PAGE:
Virgil Flowers. It doesn't sound like a detective's name, nor is the character described by John Sandford one who looks like a detective. I often imagine that he looks and acts rather like James May. A bit pensive, more definitely spiritual, and at ease with the ladies. Although I'm not sure that May is ever completely at ease - then again neither is Flowers. He is after all a detective.
He does a fair bit of detecting and as Sandford writes more for Flowers, his books move past hard boiled into something much more subtle, and yet he never fails to kick us in the pants so that the book flies along to a satisfying conclusion. You couldn't pick a better theme for the times a tale of a religion gone bad and the distinction between privacy and secrecy.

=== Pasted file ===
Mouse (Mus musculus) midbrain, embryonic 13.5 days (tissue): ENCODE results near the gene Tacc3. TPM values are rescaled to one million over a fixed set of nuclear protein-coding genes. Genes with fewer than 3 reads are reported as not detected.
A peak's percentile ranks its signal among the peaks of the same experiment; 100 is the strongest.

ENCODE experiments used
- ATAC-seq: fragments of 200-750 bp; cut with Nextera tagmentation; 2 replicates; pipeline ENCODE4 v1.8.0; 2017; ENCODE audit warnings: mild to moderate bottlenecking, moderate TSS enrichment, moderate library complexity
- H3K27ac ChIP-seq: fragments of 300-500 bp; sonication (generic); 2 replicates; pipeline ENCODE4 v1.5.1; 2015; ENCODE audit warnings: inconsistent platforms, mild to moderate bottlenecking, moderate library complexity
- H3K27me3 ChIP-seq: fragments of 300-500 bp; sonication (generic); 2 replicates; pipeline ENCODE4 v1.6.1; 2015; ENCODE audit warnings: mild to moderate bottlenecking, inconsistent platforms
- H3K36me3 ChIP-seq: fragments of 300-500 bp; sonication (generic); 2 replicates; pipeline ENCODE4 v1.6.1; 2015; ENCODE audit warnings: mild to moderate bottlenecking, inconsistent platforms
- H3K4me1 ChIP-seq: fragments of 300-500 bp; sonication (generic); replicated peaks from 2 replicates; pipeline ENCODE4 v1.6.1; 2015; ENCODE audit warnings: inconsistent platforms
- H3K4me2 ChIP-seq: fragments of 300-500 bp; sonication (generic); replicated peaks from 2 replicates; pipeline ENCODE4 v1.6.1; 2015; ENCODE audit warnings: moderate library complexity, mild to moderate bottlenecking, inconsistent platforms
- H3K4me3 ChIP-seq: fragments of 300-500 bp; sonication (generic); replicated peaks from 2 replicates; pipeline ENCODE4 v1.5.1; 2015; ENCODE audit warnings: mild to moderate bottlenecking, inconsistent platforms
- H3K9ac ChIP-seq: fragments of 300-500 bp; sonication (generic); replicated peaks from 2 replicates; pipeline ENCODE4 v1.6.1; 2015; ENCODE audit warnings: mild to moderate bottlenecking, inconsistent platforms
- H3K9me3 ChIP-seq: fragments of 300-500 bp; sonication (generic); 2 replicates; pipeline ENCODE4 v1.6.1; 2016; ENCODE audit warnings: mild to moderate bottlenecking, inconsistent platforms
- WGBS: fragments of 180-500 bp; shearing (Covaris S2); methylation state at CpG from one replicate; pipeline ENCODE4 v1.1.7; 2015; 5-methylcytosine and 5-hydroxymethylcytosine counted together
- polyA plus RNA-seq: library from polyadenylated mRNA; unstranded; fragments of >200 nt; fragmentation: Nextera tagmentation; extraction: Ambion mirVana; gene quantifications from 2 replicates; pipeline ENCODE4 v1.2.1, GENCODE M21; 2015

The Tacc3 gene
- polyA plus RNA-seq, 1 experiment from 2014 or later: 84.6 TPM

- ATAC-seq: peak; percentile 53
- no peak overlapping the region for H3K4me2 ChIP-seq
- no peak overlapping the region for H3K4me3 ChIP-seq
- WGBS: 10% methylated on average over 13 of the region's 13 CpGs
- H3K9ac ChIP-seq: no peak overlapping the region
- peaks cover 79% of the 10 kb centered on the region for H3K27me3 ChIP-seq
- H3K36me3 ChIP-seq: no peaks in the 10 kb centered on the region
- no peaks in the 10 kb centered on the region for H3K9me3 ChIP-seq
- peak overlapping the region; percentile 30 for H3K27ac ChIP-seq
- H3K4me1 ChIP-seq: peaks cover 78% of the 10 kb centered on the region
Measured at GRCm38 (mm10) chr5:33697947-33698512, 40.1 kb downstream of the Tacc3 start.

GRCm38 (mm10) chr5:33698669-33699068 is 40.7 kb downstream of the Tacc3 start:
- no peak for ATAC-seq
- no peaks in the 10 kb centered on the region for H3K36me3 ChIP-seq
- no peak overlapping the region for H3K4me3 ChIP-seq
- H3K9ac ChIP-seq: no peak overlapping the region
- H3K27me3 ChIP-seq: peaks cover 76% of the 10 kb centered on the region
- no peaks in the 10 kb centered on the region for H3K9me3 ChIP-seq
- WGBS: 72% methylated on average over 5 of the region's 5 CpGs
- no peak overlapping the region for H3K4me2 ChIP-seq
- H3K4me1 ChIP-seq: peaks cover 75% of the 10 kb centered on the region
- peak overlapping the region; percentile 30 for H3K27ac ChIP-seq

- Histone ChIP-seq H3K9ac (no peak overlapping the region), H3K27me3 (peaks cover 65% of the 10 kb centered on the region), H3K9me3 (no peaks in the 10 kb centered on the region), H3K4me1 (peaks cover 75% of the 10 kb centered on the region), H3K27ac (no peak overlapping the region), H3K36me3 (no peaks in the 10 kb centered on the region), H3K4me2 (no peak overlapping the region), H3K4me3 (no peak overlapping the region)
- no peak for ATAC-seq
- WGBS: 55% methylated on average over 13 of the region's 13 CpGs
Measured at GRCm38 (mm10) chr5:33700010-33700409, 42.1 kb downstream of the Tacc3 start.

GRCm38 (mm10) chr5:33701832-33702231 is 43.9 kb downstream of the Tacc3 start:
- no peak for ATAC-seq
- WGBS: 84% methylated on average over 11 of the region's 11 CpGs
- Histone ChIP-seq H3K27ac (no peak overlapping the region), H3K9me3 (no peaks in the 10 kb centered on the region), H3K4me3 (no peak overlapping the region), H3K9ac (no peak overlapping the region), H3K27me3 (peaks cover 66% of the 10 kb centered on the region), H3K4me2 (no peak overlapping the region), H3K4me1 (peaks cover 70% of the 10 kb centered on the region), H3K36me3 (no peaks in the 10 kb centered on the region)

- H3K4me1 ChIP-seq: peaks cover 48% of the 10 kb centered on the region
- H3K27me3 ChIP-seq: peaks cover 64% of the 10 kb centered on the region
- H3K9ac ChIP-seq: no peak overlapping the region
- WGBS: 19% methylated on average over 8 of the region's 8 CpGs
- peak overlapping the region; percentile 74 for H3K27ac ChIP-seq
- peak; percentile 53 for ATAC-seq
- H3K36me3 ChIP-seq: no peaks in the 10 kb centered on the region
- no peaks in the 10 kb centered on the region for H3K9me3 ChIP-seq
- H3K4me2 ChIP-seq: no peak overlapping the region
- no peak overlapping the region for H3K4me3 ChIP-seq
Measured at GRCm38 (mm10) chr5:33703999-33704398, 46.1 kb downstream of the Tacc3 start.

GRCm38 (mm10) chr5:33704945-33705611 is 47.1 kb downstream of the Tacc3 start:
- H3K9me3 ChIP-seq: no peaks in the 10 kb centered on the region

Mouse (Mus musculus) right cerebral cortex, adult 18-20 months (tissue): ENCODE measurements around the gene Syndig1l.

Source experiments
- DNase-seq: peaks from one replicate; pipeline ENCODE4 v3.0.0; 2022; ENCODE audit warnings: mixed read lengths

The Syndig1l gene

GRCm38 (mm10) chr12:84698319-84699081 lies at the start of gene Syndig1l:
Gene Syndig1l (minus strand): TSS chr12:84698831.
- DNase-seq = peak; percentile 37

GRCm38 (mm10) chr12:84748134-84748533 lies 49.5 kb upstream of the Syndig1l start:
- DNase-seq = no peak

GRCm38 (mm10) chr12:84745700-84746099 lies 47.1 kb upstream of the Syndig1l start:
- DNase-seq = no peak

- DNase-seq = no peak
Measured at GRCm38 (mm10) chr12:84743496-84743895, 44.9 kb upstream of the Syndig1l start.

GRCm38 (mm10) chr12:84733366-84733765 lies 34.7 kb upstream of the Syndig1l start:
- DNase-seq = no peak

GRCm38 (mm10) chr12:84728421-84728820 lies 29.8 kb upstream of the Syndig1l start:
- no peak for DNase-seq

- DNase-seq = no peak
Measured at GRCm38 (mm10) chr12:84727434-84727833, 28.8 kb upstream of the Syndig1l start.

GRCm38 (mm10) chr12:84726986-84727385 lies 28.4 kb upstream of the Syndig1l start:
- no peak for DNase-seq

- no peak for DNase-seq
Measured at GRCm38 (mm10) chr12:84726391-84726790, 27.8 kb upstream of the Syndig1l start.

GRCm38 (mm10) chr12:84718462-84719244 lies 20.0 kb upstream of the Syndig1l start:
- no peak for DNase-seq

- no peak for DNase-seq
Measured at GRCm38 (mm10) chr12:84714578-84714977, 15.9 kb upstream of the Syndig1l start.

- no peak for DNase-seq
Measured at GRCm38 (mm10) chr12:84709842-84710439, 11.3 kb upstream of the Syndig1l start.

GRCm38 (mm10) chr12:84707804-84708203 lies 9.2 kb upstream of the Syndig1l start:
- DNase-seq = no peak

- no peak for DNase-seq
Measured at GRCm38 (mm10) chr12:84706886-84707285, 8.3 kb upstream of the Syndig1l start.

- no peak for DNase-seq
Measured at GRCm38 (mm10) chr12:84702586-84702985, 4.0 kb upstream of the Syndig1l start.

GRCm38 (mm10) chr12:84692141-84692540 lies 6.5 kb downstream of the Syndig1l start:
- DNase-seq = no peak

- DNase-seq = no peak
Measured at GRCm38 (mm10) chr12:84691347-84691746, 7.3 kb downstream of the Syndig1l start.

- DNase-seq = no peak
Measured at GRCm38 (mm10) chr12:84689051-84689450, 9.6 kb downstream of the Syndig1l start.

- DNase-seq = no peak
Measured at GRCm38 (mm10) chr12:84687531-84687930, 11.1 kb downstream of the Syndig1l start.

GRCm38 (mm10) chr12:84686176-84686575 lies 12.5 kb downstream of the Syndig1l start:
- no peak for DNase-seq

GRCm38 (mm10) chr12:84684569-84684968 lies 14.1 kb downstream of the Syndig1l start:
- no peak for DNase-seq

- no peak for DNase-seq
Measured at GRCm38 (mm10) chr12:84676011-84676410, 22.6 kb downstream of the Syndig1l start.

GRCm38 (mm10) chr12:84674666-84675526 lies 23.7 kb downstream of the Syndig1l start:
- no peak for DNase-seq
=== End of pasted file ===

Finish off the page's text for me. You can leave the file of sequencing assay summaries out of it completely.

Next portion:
What if, Sandford asks in this detective story, there was a small church somewhere in America suspected in murder and child pornography? What if they had only one person who ever left the fold, who was hard to find, and afraid to talk even if you found him? What business is it of any lawman to go snooping around with no evidence that points to other members of the church, but you suspect them?
It's a good story. I continue to read Sandford.